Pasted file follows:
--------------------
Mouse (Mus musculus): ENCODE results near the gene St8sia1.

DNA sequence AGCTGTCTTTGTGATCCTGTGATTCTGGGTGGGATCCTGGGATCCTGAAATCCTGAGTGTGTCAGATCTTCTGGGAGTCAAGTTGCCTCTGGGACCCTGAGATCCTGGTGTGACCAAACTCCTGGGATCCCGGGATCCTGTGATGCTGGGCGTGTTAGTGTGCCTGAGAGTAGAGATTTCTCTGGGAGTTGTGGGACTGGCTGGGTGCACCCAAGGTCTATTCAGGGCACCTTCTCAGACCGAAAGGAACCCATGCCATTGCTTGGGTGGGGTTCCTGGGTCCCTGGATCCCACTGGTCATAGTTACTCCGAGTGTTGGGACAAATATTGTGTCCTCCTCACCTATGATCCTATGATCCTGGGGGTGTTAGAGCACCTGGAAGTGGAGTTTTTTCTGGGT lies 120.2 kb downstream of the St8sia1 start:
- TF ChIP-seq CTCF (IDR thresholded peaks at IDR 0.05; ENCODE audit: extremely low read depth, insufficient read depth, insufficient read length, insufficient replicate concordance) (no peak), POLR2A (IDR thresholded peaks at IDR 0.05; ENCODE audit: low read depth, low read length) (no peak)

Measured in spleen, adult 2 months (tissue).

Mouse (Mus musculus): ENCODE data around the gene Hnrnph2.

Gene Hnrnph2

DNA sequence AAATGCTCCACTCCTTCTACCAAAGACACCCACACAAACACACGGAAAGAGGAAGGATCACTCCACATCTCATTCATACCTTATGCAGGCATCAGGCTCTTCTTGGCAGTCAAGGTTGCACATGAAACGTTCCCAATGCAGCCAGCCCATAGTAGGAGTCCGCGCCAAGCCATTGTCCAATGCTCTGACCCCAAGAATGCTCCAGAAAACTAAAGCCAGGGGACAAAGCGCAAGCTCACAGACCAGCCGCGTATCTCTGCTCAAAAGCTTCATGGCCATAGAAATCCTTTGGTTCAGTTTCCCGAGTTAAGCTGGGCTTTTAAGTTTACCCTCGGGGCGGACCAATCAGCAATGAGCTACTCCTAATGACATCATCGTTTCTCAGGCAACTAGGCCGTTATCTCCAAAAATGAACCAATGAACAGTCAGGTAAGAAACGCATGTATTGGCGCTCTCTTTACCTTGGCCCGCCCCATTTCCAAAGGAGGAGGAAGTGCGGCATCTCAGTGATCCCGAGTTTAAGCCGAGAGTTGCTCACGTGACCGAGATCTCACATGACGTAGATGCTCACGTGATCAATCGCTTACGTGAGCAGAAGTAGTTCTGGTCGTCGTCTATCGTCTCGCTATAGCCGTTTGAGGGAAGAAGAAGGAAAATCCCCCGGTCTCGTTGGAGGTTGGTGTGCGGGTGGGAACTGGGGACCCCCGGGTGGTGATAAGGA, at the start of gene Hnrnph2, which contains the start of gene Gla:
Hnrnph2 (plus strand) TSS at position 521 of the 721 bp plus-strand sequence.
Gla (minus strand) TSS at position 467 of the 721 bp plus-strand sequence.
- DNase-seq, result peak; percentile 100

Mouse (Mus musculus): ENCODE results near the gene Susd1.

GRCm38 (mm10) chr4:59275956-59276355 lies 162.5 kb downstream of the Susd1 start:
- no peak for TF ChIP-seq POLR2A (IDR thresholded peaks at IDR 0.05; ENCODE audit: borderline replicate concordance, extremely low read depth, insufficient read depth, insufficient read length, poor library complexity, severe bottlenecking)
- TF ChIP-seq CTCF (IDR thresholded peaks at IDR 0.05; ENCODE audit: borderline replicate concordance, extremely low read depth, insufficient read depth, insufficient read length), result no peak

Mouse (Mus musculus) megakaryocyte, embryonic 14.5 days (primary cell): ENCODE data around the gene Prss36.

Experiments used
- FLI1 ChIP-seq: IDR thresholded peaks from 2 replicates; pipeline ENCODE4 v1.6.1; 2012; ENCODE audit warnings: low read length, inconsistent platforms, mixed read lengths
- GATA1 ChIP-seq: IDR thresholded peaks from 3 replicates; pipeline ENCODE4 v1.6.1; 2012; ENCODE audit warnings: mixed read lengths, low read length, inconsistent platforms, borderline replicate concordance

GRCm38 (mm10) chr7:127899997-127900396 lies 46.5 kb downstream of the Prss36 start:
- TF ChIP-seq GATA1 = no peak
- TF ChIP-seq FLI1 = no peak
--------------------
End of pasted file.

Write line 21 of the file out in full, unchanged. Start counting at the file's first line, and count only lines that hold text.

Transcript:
- TF ChIP-seq FLI1 = no peak